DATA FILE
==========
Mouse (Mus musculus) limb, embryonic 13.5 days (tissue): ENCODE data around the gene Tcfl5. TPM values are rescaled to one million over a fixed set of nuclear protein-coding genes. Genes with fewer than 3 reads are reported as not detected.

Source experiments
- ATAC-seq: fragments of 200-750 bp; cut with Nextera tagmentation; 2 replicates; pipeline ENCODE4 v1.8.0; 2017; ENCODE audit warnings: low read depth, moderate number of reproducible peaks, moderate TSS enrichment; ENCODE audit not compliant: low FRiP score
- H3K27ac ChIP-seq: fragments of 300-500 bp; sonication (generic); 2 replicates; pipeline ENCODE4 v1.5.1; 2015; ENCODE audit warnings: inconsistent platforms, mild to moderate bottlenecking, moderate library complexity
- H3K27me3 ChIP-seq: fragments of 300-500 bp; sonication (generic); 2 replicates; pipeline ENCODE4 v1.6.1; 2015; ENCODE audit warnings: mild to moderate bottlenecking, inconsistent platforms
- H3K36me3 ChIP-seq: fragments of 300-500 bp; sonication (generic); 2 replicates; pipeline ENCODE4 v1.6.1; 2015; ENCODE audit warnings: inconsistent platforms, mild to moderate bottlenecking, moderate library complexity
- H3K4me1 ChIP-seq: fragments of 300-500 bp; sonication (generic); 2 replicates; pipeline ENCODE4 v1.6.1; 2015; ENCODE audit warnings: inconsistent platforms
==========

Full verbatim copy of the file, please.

Mouse (Mus musculus) limb, embryonic 13.5 days (tissue): ENCODE data around the gene Tcfl5. TPM values are rescaled to one million over a fixed set of nuclear protein-coding genes. Genes with fewer than 3 reads are reported as not detected.

Source experiments
- ATAC-seq: fragments of 200-750 bp; cut with Nextera tagmentation; 2 replicates; pipeline ENCODE4 v1.8.0; 2017; ENCODE audit warnings: low read depth, moderate number of reproducible peaks, moderate TSS enrichment; ENCODE audit not compliant: low FRiP score
- H3K27ac ChIP-seq: fragments of 300-500 bp; sonication (generic); 2 replicates; pipeline ENCODE4 v1.5.1; 2015; ENCODE audit warnings: inconsistent platforms, mild to moderate bottlenecking, moderate library complexity
- H3K27me3 ChIP-seq: fragments of 300-500 bp; sonication (generic); 2 replicates; pipeline ENCODE4 v1.6.1; 2015; ENCODE audit warnings: mild to moderate bottlenecking, inconsistent platforms
- H3K36me3 ChIP-seq: fragments of 300-500 bp; sonication (generic); 2 replicates; pipeline ENCODE4 v1.6.1; 2015; ENCODE audit warnings: inconsistent platforms, mild to moderate bottlenecking, moderate library complexity
- H3K4me1 ChIP-seq: fragments of 300-500 bp; sonication (generic); 2 replicates; pipeline ENCODE4 v1.6.1; 2015; ENCODE audit warnings: inconsistent platforms